Finding a New Job is Hard Work!

Our goal at is try to try to make this process a little easier for you and your potential employer.

You might feel a bit overwhelmed as you begin this process especially if you have not looked for a new job in quite some time.  Here are some tips to get you started:

  1. Update your resume. Sounds simple right? Not necessarily. When looking at your resume watch out for the following things:
    • How much Hebrew do you use? It is great that you were a Rosh Edah at Camp Ramah or led a Rosh Chodesh Group at your last synagogue. But do not assume that the lay people reading your resume know what these words mean. Translate them or just use the English words.
    • Add interesting details. If you are a teacher, share the topics you have taught on. Share how many students you had in your classes. If you were a pulpit rabbi, share your favorite sermon topics. If there is a link to them on line, provide that. Remember you want to stand out in the crowd. Sharing interesting details helps you to do so.
    • Don’t just list your responsibilities, highlight your accomplishments. Did you grow your Hebrew school? Say so, and provide numbers. Did you secure new grants or funding in your last position? Say so. Did you launch new initiatives? Say so, and briefly describe what made them special. Ask yourself what your main achievements were in your past positions and make sure they are clear on your resume.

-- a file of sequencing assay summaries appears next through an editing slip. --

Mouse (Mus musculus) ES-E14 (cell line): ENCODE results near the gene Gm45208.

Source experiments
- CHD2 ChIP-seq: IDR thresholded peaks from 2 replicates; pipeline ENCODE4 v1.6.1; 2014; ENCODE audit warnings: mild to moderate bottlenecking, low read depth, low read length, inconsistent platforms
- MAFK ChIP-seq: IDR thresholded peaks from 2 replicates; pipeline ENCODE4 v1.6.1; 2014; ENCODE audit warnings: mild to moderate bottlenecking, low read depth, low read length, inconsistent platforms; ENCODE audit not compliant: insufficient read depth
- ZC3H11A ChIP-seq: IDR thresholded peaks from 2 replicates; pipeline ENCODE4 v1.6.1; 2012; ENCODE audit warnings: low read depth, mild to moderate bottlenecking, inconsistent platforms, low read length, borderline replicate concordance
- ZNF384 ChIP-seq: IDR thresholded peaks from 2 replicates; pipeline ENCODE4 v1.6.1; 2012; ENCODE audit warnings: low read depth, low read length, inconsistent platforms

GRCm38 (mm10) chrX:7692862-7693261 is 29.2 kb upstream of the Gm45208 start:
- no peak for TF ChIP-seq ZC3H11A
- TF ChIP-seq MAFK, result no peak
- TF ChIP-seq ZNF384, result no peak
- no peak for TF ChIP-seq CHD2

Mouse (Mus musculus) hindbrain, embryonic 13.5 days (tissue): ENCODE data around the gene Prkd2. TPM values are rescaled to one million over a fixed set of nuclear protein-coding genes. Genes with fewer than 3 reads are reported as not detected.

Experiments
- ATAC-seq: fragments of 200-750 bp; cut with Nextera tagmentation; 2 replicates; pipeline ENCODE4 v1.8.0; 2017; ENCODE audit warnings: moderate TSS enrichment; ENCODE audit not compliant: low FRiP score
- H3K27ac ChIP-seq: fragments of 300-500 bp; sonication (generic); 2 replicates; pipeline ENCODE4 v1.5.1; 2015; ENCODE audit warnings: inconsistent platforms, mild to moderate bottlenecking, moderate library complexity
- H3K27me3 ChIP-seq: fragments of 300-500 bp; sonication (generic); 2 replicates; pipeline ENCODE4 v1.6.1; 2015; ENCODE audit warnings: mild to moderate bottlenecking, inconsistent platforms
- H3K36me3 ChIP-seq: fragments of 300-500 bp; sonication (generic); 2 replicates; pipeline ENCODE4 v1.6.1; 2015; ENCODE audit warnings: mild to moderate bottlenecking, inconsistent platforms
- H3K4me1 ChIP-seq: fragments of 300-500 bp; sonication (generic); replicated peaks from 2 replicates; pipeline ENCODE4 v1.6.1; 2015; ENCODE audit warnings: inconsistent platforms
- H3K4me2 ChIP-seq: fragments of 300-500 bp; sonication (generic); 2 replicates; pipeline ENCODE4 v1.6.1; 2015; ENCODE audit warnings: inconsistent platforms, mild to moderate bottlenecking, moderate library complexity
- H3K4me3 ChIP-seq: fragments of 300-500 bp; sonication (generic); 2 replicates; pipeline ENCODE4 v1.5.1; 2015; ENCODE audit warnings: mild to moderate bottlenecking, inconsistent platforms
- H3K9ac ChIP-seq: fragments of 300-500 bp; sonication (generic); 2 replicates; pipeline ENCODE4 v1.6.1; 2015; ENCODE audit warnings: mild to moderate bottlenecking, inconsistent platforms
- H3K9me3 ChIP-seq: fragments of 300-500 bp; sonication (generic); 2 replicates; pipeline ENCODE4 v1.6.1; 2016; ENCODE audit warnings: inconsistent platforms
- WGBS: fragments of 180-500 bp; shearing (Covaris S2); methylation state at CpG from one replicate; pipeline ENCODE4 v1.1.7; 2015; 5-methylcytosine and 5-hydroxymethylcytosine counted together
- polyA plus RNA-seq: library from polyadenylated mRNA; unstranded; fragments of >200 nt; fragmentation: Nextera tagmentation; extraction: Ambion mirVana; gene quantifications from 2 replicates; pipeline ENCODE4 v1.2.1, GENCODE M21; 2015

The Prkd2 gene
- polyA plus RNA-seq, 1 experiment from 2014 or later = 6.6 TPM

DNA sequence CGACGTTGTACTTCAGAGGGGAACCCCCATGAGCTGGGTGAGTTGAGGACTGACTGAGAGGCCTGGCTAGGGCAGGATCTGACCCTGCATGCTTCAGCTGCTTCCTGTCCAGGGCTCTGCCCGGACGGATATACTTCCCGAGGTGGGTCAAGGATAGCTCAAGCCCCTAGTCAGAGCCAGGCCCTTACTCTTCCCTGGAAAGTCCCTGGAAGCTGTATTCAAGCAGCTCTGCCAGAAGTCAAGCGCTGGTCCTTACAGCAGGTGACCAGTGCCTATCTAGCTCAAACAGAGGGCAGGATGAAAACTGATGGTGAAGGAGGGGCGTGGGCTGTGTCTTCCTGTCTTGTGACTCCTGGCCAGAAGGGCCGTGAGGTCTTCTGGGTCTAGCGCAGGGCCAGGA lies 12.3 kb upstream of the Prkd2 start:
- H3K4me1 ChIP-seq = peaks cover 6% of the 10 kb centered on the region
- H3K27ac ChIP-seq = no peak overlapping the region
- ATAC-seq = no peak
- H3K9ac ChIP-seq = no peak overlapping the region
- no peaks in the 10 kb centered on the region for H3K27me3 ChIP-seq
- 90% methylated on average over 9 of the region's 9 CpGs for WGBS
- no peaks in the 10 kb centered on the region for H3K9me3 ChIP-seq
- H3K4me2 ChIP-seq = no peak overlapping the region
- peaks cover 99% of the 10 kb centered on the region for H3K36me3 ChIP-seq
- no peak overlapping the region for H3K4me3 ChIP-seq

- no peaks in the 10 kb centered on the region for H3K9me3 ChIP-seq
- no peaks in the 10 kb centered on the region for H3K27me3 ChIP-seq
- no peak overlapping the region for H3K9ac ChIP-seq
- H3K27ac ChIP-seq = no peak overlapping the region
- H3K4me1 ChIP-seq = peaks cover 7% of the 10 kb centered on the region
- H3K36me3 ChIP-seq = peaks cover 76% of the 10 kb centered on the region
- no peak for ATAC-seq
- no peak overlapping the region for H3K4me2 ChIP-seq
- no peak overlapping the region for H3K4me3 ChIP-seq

1. Review your on line presence. Your future employer will Google you. Be prepared. Google yourself and see what comes up. What will they learn from you Facebook page or Twitter account? What have you posted to LinkedIn? What articles or blog posts will they read? Hopefully you will be happy with how you are representing yourself on line. If not, delete or edit what you can. (Be forewarned some things don’t disappear even if you delete them.) In addition, be prepared to answer questions an employer may have about something they read about you on line.
  1. Do your homework. Research your potential employer. Google them. Read their websites. Read about the community. Find someone you know who is familiar with the community or organization where you want to work and ask them questions. The more prepared you are, the better you will interview, and the better you will be able to discern if this is the job for you.

Most of all, keep breathing! You have great things to offer. Feel confident about your abilities and you will find the right position for you!

More tips for rabbis and employers coming soon…..


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